After a recent study revealed that video game “loot boxes” pose a threat to those with gambling addictions, initiatives to change the gaming industry were created as a means of protecting consumers. It was announced in August that the video game trifecta Microsoft, Nintendo, and Sony would be re-evaluating their policies on how loot boxes are presented in games offered through their platforms. The idea behind the policy change is that game companies would be forced to disclose a buyers odds of being given a desirable virtual item before purchasing.
Loot Boxes – A Background
Many video games today offer the opportunity for gamers to purchase game extensions or digital products using real money. In-app purchases such as loot boxes offer products that the gamer could not have gotten simply by playing the game. In many games, these are things like extra lives or special products. In some games, loot boxes help the player buy their way through the game. This can get expensive, quickly, particularly if the game requires users to purchase extra items in order to move forward within the game (something common to free game apps for the iPhone or Android).
In many cases, video game companies create blind grab bags for gamers to purchase within their corresponding games. These grab bags, which are called “loot boxes” only disclose potential items that the user can win. If a player of a first-person shooter game buys a loot box, for example, that promises to either include a powerful gun or a new outfit for their respective character, and doesn’t win the gun, they’re more likely to continue to buy the loot box in hopes that, at some point, they’ll win the prized item.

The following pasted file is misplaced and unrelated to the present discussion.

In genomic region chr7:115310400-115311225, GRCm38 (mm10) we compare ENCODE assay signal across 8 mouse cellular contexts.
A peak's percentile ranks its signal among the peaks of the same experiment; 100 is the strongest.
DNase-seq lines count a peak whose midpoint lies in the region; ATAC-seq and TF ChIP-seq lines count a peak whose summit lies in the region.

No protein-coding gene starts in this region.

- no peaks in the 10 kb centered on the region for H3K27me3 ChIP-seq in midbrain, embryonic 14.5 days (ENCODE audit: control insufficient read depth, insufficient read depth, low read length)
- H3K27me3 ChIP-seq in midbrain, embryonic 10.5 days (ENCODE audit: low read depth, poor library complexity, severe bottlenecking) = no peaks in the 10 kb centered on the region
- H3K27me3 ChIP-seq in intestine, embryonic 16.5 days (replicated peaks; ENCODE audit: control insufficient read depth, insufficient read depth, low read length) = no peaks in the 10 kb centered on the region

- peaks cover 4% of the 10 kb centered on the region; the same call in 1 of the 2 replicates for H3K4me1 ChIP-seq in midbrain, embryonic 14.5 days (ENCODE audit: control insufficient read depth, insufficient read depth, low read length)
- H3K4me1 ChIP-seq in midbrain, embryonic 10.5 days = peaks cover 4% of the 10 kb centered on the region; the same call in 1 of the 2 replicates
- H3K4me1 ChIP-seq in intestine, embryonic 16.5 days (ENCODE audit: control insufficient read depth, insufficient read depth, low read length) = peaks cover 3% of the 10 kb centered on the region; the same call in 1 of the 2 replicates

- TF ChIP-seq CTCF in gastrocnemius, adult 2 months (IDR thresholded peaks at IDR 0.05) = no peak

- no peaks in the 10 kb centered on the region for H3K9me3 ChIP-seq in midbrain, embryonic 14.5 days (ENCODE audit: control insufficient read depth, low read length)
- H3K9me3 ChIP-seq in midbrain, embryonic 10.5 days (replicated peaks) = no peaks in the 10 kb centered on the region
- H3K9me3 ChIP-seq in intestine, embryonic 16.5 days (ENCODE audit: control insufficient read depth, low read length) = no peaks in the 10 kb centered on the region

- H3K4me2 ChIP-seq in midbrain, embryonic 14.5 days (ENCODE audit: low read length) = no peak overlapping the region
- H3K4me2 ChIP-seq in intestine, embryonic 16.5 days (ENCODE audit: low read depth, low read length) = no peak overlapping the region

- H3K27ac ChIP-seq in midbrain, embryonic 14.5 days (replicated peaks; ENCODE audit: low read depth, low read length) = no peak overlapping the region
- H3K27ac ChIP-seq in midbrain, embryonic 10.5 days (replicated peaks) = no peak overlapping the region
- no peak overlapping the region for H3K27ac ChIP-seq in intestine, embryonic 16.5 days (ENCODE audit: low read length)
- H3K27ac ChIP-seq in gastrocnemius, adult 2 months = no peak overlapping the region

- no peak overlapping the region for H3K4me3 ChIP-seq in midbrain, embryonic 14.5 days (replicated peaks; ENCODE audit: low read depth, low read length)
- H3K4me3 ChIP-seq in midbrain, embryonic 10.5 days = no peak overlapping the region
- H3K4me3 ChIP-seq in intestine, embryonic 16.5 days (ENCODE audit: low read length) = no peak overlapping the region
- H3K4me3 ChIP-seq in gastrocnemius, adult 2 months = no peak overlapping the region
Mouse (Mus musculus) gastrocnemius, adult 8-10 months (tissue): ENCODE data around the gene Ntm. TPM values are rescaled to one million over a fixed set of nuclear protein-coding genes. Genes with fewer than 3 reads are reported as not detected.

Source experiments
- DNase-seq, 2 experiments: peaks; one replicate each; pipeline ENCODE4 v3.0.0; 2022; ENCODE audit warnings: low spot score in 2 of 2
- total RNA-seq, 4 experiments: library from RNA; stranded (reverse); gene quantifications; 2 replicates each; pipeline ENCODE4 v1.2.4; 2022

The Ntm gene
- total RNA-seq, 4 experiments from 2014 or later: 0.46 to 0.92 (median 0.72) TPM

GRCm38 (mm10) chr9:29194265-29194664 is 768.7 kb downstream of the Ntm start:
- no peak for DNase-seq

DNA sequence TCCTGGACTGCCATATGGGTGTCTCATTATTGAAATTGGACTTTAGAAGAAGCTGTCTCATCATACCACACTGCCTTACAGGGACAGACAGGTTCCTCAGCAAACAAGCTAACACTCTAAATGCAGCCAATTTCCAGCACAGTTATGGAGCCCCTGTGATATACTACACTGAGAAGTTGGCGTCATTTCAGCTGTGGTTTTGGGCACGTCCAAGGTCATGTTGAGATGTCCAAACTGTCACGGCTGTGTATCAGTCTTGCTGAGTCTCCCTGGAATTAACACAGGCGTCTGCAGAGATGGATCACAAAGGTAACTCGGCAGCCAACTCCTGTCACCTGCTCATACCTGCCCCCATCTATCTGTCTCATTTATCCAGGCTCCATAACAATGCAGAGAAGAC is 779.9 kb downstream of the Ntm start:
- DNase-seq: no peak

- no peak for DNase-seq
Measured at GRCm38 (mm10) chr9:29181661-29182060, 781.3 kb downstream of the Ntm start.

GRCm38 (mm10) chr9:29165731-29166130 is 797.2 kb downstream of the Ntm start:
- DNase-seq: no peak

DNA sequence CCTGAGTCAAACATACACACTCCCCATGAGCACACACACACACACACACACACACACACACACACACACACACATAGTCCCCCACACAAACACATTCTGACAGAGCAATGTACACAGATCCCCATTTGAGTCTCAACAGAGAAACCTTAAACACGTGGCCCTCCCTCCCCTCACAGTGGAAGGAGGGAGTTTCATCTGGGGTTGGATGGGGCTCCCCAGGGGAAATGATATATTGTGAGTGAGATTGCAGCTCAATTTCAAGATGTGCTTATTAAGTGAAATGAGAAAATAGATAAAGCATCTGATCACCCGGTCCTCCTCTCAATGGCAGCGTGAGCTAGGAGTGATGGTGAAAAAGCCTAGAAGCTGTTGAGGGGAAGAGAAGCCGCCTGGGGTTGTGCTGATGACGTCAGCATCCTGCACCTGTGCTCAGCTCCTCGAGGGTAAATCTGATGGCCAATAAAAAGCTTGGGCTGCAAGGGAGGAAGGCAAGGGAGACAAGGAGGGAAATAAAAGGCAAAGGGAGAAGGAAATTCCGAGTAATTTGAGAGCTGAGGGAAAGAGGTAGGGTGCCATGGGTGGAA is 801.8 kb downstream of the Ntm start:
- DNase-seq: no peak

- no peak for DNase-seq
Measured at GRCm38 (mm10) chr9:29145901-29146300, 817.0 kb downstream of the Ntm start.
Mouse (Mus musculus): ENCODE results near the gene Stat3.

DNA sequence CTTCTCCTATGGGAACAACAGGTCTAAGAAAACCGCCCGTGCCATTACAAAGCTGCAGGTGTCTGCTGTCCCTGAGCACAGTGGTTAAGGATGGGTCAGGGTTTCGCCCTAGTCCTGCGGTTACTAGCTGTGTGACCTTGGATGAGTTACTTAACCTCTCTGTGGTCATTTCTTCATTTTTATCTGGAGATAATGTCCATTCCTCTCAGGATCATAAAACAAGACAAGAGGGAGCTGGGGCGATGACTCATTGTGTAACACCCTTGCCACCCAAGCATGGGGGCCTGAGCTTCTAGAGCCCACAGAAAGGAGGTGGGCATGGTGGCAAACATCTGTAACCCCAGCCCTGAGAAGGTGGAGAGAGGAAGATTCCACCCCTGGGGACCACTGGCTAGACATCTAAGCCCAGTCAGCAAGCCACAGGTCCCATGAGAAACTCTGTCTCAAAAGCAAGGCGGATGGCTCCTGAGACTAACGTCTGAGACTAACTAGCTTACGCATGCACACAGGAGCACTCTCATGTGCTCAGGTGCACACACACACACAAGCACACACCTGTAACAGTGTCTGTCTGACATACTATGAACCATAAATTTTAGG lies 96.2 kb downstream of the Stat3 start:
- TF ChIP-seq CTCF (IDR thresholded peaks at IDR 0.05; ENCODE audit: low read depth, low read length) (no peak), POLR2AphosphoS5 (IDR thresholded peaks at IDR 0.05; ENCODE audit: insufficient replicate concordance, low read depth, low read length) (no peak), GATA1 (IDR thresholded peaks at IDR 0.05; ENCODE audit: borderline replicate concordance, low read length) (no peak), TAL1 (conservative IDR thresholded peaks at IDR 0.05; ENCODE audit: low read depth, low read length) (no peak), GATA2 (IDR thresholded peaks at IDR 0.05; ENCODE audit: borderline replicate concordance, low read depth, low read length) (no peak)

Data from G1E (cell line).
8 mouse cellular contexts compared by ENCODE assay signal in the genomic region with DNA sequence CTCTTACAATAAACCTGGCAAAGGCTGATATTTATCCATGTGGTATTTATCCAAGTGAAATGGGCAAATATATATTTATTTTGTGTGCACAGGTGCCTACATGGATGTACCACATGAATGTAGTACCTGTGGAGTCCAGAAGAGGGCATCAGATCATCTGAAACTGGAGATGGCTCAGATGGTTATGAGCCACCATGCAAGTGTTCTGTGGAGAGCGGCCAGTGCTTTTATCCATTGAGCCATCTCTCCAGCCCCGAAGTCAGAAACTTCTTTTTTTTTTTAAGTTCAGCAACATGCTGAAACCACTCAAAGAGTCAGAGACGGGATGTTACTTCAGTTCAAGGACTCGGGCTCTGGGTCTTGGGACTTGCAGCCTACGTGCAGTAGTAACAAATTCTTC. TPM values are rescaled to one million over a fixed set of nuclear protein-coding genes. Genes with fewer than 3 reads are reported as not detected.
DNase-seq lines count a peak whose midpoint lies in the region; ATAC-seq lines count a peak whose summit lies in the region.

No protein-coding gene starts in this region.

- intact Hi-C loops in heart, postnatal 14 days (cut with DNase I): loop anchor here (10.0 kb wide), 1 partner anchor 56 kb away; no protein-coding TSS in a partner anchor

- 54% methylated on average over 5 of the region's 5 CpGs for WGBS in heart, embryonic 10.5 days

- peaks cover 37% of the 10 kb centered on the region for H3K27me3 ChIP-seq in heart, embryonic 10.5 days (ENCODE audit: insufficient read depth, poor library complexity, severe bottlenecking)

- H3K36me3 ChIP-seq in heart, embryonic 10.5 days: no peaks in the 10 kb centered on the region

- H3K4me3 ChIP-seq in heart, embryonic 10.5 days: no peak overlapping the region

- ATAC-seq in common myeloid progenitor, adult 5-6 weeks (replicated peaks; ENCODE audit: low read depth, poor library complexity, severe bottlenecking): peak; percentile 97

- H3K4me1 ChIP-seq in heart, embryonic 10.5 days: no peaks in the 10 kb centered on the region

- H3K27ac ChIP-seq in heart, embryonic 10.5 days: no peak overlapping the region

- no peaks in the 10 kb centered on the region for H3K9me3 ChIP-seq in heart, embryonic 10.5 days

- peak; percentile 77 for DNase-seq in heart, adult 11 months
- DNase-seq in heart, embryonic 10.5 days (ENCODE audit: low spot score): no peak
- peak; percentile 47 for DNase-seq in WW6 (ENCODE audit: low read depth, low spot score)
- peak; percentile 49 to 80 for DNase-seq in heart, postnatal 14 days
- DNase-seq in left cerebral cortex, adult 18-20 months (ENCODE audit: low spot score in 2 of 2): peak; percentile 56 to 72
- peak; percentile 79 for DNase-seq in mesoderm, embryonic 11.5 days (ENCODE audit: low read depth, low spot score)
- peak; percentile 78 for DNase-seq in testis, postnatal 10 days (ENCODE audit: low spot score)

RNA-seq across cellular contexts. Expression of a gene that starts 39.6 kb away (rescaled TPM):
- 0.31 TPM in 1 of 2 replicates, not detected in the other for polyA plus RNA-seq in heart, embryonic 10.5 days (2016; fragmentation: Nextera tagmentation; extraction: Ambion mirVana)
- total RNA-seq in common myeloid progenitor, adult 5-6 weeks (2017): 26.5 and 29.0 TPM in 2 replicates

This poses a risk, particularly among those more likely to develop gambling addictions. At least, according to a recent study that was presented at a recent Federal Trade Commission workshop on the matter by Dr. David Zendle at York St. John University. Loot boxes are marketed in the same way that slot machines would advertise a big win. They give consumers an incentive to continue putting money into the slot machine in hopes that they’ll hit the jackpot. The issue, though, is that where gambling has strict regulations and age restrictions; video game loot boxes do not.
Loot Boxes To Be Regulated By Game Companies
Because loot boxes are purchased online, it would be hard for the Federal Trade Commission to implement strict legal regulations. This is, at least, in the same ways that there are regulations to prevent underage gambling. Instead, the FTC has urged for gaming companies to hold themselves accountable. It aims to provide consumers with the resources that they need in order to be aware of what they’re purchasing. Microsoft, Nintendo, and Sony announced recently that they will implement strict rules on loot boxes in favor of the consumer.
Video game companies, such as Electronic Arts or Blizzard, that wish to host their games through the three major gaming platforms will now have to disclose consumer odds. If they refuse, their games will not be available on the most popular consoles. These odds, called “drop rates,” aim to tell consumers how likely they are to win a digital product. Many games already disclose the drop rates for loot boxes. Consumers can expect it to be a normal occurrence by the end of 2020.